Root canal treatment involves one to three visits. During treatment, your general dentist or endodontist (a dentist who specializes in problems with the nerves of the teeth) removes the affected tissue. Next, the tissue will be removed, and the interior of the tooth will be cleaned and sealed. Finally, the tooth is filled with a dental composite. If your tooth has extensive decay, your doctor may suggest placing a crown to strengthen and protect the tooth from breaking. As long as you continue to care for your teeth and gums with regular brushing, flossing, and checkups, your restored tooth can last a lifetime.
Dental sealants are a plastic resin that bonds and hardens in the deep grooves on your tooth’s surface. When a tooth is sealed, the tiny grooves become smooth and are less likely to harbor plaque. With sealants, brushing your teeth becomes easier and more effective against tooth decay.
Sealants are typically applied to children’s teeth as a preventive measure against tooth decay after the permanent teeth have erupted. However, adults can also receive sealants on healthy teeth. It is more common to seal “permanent” teeth rather than “baby” teeth, but every patient has unique needs, and your dentist will recommend sealants on a case-by-case basis.
Sealants last from three to five years, but it is fairly common to see adults with sealants still intact from their childhood. A dental sealant only provides protection when it is fully intact, so if your sealants come off, let your dentist know, and schedule an appointment for your teeth to be re-sealed.
Veneers are thin, custom-made shells made from tooth-colored materials (such as porcelain), and they are designed to cover the front side of your teeth. To prepare for veneers, your doctor will create a unique model of your teeth. This model is sent to the dental technician to create your veneers. Before placing your new veneer, your doctor may need to conservatively prepare your tooth to achieve the desired aesthetic result.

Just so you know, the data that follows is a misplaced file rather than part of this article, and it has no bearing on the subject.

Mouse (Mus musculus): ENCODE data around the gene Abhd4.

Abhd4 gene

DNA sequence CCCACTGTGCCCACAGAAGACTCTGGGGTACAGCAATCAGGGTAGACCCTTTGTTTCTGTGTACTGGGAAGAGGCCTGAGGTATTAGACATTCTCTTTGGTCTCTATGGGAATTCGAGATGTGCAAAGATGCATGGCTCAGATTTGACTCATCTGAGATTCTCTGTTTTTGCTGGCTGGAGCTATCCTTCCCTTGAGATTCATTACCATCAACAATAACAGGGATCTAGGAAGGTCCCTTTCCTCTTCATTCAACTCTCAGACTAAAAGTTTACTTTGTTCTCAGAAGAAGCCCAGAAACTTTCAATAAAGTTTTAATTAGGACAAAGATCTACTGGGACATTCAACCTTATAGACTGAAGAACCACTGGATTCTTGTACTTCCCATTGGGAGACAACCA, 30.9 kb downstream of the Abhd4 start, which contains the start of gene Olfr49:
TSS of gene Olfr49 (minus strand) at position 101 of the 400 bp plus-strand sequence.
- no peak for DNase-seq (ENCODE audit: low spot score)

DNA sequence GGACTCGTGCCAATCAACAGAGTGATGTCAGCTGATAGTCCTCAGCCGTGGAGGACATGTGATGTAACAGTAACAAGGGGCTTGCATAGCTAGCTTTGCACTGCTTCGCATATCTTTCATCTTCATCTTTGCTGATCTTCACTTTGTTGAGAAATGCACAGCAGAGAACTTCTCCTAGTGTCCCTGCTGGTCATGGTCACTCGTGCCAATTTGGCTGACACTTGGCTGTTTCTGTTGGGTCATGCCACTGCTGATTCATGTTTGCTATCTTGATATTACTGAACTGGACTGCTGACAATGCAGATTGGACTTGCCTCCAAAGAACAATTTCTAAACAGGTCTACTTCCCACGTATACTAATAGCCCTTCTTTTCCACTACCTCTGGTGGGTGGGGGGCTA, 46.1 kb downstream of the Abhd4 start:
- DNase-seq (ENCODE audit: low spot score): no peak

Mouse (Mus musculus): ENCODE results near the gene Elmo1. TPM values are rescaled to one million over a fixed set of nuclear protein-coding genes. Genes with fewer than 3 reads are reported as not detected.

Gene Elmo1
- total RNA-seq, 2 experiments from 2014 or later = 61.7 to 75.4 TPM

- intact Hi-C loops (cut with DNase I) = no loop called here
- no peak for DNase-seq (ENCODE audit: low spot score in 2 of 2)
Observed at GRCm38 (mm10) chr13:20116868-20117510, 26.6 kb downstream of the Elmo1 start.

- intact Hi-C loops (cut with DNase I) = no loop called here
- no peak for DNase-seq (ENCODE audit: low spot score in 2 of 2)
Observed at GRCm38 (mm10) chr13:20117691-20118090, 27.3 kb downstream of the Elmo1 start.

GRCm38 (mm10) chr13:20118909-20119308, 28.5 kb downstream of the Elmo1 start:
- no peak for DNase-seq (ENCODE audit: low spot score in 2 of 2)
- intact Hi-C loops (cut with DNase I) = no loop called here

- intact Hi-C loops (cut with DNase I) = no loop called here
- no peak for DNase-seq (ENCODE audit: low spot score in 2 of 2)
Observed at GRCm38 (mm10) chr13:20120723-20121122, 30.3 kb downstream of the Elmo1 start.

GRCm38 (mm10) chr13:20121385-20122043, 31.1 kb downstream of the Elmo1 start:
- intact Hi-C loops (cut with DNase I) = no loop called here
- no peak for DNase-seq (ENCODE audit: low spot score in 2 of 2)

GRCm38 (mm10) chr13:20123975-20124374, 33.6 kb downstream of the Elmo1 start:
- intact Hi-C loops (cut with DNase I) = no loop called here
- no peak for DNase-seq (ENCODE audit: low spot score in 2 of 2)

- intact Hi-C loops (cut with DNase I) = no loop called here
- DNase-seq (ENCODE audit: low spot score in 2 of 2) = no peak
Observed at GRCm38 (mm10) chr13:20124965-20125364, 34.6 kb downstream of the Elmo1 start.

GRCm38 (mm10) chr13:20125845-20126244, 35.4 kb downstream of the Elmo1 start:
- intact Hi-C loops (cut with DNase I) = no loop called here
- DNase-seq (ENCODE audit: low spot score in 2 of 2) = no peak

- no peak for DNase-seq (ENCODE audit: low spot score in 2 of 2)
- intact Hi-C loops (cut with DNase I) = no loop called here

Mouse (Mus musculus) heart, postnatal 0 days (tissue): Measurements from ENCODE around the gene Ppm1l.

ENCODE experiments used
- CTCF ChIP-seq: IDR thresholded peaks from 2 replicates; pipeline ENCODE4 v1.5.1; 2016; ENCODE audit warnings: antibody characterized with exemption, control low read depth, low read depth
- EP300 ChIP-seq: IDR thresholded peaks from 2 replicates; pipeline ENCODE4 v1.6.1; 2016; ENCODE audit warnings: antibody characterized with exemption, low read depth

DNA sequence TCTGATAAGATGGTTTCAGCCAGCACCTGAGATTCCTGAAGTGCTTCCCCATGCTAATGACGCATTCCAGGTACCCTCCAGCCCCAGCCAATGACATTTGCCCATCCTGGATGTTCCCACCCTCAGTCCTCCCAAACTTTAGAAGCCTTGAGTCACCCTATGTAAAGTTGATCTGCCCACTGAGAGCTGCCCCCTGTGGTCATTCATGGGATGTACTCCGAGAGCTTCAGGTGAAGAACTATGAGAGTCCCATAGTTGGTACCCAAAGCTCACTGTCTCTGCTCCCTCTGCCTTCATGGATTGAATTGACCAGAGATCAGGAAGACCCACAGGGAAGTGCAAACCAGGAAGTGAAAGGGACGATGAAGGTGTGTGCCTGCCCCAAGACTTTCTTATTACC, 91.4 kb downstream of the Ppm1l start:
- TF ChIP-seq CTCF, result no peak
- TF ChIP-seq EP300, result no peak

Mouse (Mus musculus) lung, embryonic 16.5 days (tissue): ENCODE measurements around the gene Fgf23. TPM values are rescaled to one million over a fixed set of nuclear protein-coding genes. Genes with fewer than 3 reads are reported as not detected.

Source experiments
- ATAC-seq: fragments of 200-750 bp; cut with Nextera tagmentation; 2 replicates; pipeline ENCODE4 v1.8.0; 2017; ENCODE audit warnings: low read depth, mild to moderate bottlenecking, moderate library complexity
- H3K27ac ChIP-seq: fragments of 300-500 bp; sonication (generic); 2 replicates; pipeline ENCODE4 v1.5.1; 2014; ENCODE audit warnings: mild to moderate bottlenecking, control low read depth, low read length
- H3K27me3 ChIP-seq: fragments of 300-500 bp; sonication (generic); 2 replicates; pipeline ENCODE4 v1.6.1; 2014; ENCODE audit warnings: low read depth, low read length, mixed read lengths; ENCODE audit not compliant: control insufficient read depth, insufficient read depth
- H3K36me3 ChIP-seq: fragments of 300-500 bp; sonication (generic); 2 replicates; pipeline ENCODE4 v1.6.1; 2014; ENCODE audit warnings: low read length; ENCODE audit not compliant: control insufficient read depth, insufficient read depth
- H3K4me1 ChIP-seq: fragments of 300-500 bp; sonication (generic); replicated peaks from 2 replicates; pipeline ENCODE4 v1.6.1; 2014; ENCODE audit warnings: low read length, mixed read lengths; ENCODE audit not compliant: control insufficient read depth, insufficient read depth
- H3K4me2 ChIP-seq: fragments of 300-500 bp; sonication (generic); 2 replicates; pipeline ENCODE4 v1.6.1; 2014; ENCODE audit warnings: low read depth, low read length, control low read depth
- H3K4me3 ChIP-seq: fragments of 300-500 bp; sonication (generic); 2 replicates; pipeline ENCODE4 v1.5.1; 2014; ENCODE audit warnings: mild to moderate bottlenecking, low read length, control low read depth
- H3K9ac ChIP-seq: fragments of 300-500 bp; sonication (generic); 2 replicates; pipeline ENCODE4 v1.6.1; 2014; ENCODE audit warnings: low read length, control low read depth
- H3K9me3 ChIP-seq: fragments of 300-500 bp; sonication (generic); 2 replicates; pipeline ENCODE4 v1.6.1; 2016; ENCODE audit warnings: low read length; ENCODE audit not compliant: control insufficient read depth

When placed, you’ll be pleased to see that veneers look like your natural teeth. While veneers are stain-resistant, your doctor may recommend that you avoid coffee, tea, red wine, and tobacco to maintain the beauty of your new smile.
Wisdom teeth are typically removed in the late teens or early twenties because there is a greater chance that the teeth’s roots have not fully formed and the bone surrounding the teeth is less dense. These two factors can make extraction easier as well as shorten the recovery time.
In order to remove a wisdom tooth, your dentist first needs to numb the area around the tooth with a local anesthetic. Since the impacted tooth may still be under the gums and imbedded in your jaw bone, your dentist will need to remove a portion of the covering bone to extract the tooth. In order to minimize the amount of bone that is removed with the tooth, your dentist will often “section” your wisdom tooth so that each piece can be removed through a small opening in the bone. Once your wisdom teeth have been extracted, the healing process begins. Depending on the degree of difficulty related to the extraction, healing time varies. Your dentist will share with you what to expect and provide instructions for a comfortable, efficient healing process.